Let it rain

“There’s no such thing as bad weather, only unsuitable clothing.”

In New Zealand we are fortunate that we can cycle year round.  For most parts of the country, our winter temperatures are reasonable and our weather challenges consist of rain and wind.  Deeper south there are snow days to contend with, but they are the exception rather than the rule.  Elsewhere in the world winter means months of snow and ice, and not seeing grass until spring.

winter cycling in copenhagen by Mikael Colville-Andersen
Afternoon Traffic – Winter in Copenhagen by Mikael Coalville-Andersen

Getting out on the bike when it is cold or rainy is more of a psychological challenge than anything else – providing you have the right gear.  Wind is another matter, as extreme winds can make it unsafe (and downright unpleasant) to ride.  The choices you make for yourself as an adult are probably different to those you will make for rides involving your kids, as you want their experience to be (relatively) safe and enjoyable.  Knowing your kids abilities and temperaments will determine how far from their comfort zone you are willing to take them.

Key considerations for riding in the rain:

  1. Have a good rain jacket
  2. Ride to the conditions
  3. Be visible.

Jackets

Rather than let the rain keep you stuck inside, invest in some good rain jackets. Lightweight layers, which can be added and easily stowed, are the way to go.  When buying a rain jacket, find one that is more than just shower-proof, and with some reflective strips or visibility features.  For winter cycling to school and the shops I like to put my old ski jacket to use, as it keeps me both warm and dry.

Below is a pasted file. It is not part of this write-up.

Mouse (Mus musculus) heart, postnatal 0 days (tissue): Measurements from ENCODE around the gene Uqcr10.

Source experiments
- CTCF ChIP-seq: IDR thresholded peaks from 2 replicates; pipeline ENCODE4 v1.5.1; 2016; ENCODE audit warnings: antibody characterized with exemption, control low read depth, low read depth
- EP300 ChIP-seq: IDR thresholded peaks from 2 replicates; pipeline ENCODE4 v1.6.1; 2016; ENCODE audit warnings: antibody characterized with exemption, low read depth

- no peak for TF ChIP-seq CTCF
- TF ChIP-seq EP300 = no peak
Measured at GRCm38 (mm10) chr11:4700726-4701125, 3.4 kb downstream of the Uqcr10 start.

Kids Jackets

I have a real bugbear with kids rain jackets, especially for boys, it is very hard to find a brightly coloured (i.e. visible) one.  For a while, camouflage grey was all the fad, what were they thinking? …..oh yeah…. “lets camouflage our kids from traffic”……really???  And as for visibility features like reflective strips: hard to find.  But there is hope and here are some tips for your jacket hunt:

Outdoor clothing specialists (Dwights, Kathmandu, Macpac, Pack’n’Pedal etc) are a good place to look, but likely to be a bit more pricey.  Choosing a gender neutral colour may at least help with handing it down if you have more than one child.  Check out second hand options such as Trade Me.  Some kids will be required to have a flash jacket for camp, and then hardly use it until it gets put on TradeMe.

Online Stores.  Overseas sites may have more options, but my personal favourite for a well made and well priced jacket is roadworks.  (I use them and recommend them, but beyond that have no affiliation with them.)

IMG_8131-1
Roadworks Jackets in use

Conditions

Wet weather will affect your riding surface and how the bike handles.  When your road or path is slippery you need to be careful when braking and steering your bike – avoid sharp turning movements or hard braking.   Some surfaces are tricky when wet (think: wet autumn leaves).  A few puddles are fun for kids and a great opportunity to teach them to ride to the conditions.

Visibility

Fogged up windows and the rain itself make it harder for drivers to see.  That may be compounded by increased traffic on the road and the general feeling of hurry some drivers seem to experience when it is raining (are they afraid their cars will get wet?).  Do you best to be visible: reflective vests, lights, and a brightly coloured jacket are all good choices.  Add some visibility strips to the side of your bike too, so you are visible from all angles, not just front and back.

Most days are not rainy or windy, and some winter days are downright gorgeous.  Although it is tempting to hibernate get out and ride!  It’s great for you and for the planet, and it’s fun!Cannon_2010 07 18_0241

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